Thoughts about the EIIL Masterclass learning process

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Thoughts about the EIIL Masterclass learning process

Thoughts about the EIIL Masterclass learning process blog image

I have not had much experience with inductive methods of learning in the past and my time spent at the EIIL on this workshop is my first sustained exposure to this. As I made my notes throughout the workshop, I was thinking about the two days from the perspective of a Learning and Development professional who would consider sending colleagues and staff to attend such a workshop. In particular about the value of the workshop once participants had returned to their workplace at the end of the experience. Would I recommend this to others?  Yes I would.

The two day workshop uses the KOLB Learning (Improvement) cycle as its method of learning for the Participant Group. This cycle encourages learning by experience and this was the first time I have been introduced to it. During the workshop, the Group were learning several things at once; working with the KOLB cycle, refining their interviewing techniques, obtaining opinions and views on innovation from different industrial sectors and using this information to develop a protocol about the subject of innovation for use back at their workplaces.

The commitment to self learning runs through the whole workshop. During the first morning a Key Task was set; to develop a protocol about innovation for use back at work and a set of Aims was offered to assist with clearly defining the key task. The Aims act as a reference point for the Group through the whole workshop and keeps them from wandering away from the Key Task. An introduction to innovation and how it is fostered in organisations was offered by the Coach. From this point the Group work to an agenda of activities which includes preparation, experience, review and adaptation/incorporation/preparation ready for the next experience: the KOLB Cycle. At the end of the two days, the work groups present their findings and protocols which they can use once back at work. What is learned, considered to be valuable and included in the “next round” is entirely the decision of the working groups. The Coach may comment but does not direct or add what may have been missed by the Group.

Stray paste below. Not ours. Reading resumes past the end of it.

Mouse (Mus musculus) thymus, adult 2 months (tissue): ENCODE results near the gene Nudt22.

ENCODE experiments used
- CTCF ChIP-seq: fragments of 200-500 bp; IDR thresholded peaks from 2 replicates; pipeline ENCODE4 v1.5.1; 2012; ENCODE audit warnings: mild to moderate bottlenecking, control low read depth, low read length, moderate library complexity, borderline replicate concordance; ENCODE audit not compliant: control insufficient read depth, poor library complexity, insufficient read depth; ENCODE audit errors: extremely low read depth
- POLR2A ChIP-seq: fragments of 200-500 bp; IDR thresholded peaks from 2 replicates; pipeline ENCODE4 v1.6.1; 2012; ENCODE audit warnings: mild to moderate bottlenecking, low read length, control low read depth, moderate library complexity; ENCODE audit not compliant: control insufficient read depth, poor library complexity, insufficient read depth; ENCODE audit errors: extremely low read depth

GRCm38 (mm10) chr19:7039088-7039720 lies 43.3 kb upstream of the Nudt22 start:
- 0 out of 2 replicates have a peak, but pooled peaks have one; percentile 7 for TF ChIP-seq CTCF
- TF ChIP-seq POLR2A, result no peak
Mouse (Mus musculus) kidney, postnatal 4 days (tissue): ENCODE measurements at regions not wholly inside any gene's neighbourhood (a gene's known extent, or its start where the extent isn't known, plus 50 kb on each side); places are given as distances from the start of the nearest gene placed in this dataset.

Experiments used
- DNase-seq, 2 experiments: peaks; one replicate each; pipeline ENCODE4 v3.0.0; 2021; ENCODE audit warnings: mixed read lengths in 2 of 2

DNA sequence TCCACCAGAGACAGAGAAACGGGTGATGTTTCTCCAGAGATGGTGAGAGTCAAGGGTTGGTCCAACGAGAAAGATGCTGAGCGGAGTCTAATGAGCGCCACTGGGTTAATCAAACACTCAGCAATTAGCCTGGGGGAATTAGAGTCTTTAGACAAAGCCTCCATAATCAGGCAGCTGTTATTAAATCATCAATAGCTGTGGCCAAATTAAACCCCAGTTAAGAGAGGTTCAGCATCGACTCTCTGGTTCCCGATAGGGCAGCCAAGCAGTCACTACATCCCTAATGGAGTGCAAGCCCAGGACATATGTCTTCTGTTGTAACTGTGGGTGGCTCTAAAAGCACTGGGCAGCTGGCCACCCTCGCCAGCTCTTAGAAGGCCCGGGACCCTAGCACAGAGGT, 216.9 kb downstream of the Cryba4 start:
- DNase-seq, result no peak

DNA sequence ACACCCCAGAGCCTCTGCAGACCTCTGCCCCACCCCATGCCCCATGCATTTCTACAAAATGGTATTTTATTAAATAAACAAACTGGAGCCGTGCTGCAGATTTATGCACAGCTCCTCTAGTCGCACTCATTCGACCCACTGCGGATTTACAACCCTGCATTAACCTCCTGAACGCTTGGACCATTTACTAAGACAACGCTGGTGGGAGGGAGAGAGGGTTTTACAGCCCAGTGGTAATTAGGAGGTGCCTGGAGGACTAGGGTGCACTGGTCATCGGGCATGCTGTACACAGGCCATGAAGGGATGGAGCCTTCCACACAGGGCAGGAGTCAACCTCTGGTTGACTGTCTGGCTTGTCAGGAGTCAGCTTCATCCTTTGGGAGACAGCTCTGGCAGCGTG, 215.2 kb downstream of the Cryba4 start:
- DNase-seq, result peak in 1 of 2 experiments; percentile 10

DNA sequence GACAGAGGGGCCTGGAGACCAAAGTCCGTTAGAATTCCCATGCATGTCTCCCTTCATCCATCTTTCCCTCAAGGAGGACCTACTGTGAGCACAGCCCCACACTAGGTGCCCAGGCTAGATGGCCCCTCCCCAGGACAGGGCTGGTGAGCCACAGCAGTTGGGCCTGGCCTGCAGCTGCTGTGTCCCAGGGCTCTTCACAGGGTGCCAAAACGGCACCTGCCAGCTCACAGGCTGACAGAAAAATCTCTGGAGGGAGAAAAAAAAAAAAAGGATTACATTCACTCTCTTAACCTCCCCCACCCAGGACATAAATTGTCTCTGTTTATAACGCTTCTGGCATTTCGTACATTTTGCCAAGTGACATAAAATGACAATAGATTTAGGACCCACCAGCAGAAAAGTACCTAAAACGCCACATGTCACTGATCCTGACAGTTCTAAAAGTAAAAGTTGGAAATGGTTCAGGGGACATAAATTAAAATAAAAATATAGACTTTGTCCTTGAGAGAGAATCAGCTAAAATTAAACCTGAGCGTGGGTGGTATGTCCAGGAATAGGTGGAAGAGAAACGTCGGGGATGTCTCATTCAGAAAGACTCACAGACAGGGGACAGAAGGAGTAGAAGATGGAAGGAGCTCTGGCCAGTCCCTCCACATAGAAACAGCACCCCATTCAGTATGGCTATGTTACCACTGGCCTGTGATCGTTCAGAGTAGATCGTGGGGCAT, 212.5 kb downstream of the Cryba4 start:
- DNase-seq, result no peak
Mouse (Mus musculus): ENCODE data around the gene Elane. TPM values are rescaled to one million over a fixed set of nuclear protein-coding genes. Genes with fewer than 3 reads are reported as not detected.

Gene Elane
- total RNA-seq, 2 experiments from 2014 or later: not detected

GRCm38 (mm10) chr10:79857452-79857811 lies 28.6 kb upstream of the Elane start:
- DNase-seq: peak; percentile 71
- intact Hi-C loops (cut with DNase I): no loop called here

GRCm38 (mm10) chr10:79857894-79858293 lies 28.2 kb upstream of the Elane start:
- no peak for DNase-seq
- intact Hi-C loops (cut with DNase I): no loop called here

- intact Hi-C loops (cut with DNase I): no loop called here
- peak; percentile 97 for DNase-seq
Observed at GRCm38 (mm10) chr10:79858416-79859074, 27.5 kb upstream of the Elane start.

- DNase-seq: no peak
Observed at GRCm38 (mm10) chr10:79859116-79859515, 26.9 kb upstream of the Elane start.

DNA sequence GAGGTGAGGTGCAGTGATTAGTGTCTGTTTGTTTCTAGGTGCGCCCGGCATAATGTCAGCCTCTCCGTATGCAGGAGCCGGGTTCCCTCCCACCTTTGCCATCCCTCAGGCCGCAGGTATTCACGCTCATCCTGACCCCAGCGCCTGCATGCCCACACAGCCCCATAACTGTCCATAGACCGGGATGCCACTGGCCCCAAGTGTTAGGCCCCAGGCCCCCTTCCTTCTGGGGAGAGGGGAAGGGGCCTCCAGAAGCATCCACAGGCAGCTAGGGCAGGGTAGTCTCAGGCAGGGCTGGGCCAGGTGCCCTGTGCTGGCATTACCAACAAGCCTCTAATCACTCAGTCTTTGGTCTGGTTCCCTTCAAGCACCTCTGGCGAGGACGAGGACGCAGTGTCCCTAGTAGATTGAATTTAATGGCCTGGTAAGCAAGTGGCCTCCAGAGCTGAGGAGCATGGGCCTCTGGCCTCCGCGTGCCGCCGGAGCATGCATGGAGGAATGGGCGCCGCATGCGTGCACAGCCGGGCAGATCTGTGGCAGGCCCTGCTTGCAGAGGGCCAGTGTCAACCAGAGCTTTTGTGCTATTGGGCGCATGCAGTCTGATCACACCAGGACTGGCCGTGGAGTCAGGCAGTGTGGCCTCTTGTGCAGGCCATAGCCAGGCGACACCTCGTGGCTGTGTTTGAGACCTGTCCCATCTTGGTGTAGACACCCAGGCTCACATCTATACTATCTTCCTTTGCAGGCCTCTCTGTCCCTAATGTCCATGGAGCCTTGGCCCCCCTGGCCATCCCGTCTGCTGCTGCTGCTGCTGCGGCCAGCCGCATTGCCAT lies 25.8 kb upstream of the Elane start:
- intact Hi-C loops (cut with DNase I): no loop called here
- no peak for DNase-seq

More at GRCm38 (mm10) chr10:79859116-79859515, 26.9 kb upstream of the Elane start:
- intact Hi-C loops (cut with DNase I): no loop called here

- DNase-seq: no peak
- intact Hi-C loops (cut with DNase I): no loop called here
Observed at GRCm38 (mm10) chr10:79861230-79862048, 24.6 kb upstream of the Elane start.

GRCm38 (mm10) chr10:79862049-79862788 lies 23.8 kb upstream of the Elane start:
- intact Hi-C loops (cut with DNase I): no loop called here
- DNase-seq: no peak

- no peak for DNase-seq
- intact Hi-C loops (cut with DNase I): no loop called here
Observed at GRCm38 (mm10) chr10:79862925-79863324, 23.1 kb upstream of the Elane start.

At times I found this approach by the Coach frustrating as I am used to more “hands on” facilitation on the part of the workshop leader however I kept telling myself to trust in the process, and indeed, it produced results. I found that the groups, by the time they presented their findings, had indeed covered the vast majority of the key issues raised by the interviewees about fostering innovation. The participants took away the outputs of the workshop and, in my opinion the most valuable learning for them was the experience they had in ‘Learning to Learn’ with the KOLB Learning Cycle.

I consider this an important skill that is required in management roles. The Group worked through the cycle four times during the course of the two days and improved their skills in interviewing to learn from others. Once back at work will have the skills and knowledge to delve into any subject area or issue using this process.

Monday, 18 March 2013

Written by Anne Betts-Walker

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